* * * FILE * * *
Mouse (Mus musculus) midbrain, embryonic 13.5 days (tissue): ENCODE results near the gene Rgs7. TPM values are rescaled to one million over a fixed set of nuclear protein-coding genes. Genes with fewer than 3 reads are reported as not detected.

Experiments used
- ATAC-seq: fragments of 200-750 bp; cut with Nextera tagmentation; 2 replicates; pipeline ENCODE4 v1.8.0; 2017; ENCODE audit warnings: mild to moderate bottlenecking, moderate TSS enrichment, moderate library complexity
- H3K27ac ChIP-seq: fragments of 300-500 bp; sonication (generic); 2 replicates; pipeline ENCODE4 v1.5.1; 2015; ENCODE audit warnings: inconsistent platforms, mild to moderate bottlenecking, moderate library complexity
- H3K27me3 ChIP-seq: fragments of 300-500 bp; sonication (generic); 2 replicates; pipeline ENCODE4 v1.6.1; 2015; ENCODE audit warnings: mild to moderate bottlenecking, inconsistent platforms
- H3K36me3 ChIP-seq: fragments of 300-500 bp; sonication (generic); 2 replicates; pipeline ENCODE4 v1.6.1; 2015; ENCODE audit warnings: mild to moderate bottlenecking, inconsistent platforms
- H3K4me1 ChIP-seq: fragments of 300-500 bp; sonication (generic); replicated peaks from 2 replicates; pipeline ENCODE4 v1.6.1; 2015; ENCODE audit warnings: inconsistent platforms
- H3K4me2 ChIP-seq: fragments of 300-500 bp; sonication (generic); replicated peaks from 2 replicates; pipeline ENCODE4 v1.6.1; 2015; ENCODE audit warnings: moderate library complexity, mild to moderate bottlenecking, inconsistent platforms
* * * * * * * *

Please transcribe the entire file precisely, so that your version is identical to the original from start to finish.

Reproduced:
Mouse (Mus musculus) midbrain, embryonic 13.5 days (tissue): ENCODE results near the gene Rgs7. TPM values are rescaled to one million over a fixed set of nuclear protein-coding genes. Genes with fewer than 3 reads are reported as not detected.

Experiments used
- ATAC-seq: fragments of 200-750 bp; cut with Nextera tagmentation; 2 replicates; pipeline ENCODE4 v1.8.0; 2017; ENCODE audit warnings: mild to moderate bottlenecking, moderate TSS enrichment, moderate library complexity
- H3K27ac ChIP-seq: fragments of 300-500 bp; sonication (generic); 2 replicates; pipeline ENCODE4 v1.5.1; 2015; ENCODE audit warnings: inconsistent platforms, mild to moderate bottlenecking, moderate library complexity
- H3K27me3 ChIP-seq: fragments of 300-500 bp; sonication (generic); 2 replicates; pipeline ENCODE4 v1.6.1; 2015; ENCODE audit warnings: mild to moderate bottlenecking, inconsistent platforms
- H3K36me3 ChIP-seq: fragments of 300-500 bp; sonication (generic); 2 replicates; pipeline ENCODE4 v1.6.1; 2015; ENCODE audit warnings: mild to moderate bottlenecking, inconsistent platforms
- H3K4me1 ChIP-seq: fragments of 300-500 bp; sonication (generic); replicated peaks from 2 replicates; pipeline ENCODE4 v1.6.1; 2015; ENCODE audit warnings: inconsistent platforms
- H3K4me2 ChIP-seq: fragments of 300-500 bp; sonication (generic); replicated peaks from 2 replicates; pipeline ENCODE4 v1.6.1; 2015; ENCODE audit warnings: moderate library complexity, mild to moderate bottlenecking, inconsistent platforms